Chapter Eight

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The Divine Office at night

‘It seems reasonable that during the wintertime, that is from the first of November until Easter all sold arise at the eighth hour of the night. By that time, having rested until a little after midnight, they may rise with their food well digested. Any time which is left after Vigils should be devoted to study of the psalter or lessons by those who are behind hand in these tasks. From Easter until the first of November the times should be arranged so that there is a very short break after Vigils for the needs of nature. Lauds can then follow at the first light of daybreak.’

The advice that is offered within The Rule, from this chapter, takes a sudden turn to the practical. Previously there has been much written by the Holy Father Benedict on the need of humility, of the nature and character of those drawn to monastic life. But now, he focuses his attention on the particularity of the Divine Offices – it is the backbone of the Benedictine life and therefore has 12-13 chapters dedicated to the details of The Office.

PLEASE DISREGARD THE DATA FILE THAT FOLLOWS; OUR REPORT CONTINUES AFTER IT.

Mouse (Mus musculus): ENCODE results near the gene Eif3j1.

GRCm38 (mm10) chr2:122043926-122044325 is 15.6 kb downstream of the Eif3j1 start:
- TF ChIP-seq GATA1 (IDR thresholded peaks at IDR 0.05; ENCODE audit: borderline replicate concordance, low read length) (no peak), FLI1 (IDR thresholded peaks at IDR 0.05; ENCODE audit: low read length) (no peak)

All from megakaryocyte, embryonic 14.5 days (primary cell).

Context is important here. Benedict was writing in Italy, for the monastery of Monte Cassino, where the winter sunrise would be around 7:15/7:30am and sunset would be 5:15/5:30pm. By setting this schedule in a very particular way it allows the monk to get around seven hours of sleep – even though he would be waking early.

This night office of vigils is not as frequently kept these days and would be almost unthought of outside of the monastic life. But it says something quite profound into what our needs and desires are – physically – and how willing we are to forgo some of  our comfort in order to pray. The fact that Benedict adjusts the timing of the Office of Vigils depending on the season shows that he does take seriously the need for the body to be well rested. This is also shown in his practical comments surrounding food being well digesting and time being left for the call of nature – the monk should be focused upon God when engaged in the Divine Offices, not concerned with a rumbling stomach or full bladder, or sleep deprivation.

The Vigil office is probably the most difficult to keep. It is the one that is most affected by the body. If sleep has eluded you for many hours before having to rouse yourself for prayer, your attention will be diminished or you may not physically be present at all. There is a discipline in this office, especially, which means that by placing it at the centre of the monastic life it becomes the hook upon which our attitude toward other devotions rests. To draw ourselves away from study or labour (which we may or may not be enjoying) is one thing, to drag oneself away from sleep is quite another.